After meeting with government, civil society and religious leaders, American religious envoy Rashad Hussain wrapped up his five-day visit to Cairo on Wednesday.
Hussain, US President Barack Obama's special envoy to the inter-governmental Organization of Islamic Cooperation, was accompanied by a senior American Coptic priest and imam to highlight US commitment to religious freedom for people of all faiths. During the visit, the officials discussed a wide range of issues, a statement from the US Embassy in Cairo said.
“I'm honored to be back in Cairo and enjoyed meeting Egyptians from all walks of life at this pivotal moment in the country’s history. I look forward to building on the ideas we discussed as we further develop partnerships in the mutual interest of our countries,” Hussain said in the statement.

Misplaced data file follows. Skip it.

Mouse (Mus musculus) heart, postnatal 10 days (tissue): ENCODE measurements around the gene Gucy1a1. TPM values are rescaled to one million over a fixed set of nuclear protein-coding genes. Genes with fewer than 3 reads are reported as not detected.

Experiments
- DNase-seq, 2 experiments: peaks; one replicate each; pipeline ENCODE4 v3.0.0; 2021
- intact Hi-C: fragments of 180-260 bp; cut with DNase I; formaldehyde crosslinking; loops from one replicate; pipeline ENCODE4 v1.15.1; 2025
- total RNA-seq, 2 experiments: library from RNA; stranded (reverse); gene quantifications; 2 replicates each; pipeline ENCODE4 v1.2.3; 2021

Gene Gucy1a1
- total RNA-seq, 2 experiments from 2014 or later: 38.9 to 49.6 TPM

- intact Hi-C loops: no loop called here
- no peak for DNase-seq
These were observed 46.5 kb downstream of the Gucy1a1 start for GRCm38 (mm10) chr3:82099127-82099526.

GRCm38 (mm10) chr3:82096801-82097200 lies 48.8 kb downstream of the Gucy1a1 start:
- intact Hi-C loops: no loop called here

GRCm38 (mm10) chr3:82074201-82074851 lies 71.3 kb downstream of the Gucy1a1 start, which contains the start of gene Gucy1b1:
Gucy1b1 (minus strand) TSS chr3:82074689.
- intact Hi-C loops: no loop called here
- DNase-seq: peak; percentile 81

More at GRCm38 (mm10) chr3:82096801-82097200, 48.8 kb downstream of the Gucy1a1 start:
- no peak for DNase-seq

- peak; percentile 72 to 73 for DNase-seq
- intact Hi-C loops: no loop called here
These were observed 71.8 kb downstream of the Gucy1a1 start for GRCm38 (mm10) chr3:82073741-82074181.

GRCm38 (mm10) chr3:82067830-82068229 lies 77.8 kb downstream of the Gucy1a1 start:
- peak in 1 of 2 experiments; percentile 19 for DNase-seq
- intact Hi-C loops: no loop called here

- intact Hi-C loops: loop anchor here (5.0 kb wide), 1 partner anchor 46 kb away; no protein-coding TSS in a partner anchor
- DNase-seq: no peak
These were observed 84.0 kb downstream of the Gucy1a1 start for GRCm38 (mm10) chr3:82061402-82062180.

The delegation met with the Coptic Orthodox Church's acting pope, Bishop Pachomius, and Al-Azhar Grand Sheikh Ahmed al-Tayyeb.
Hussain also addressed worshipers at the historic Sultan Hassan Mosque during Ramadan prayers.
The special envoy's role is to deepen and expand partnerships between the United States and Muslim communities around the world.
Established in 1969, the Organization of Islamic Cooperation has a membership of 57 states and "is the collective voice of the Muslim world … to safeguard and protect the interests of the Muslim world in the spirit of promoting international peace and harmony," according to its website.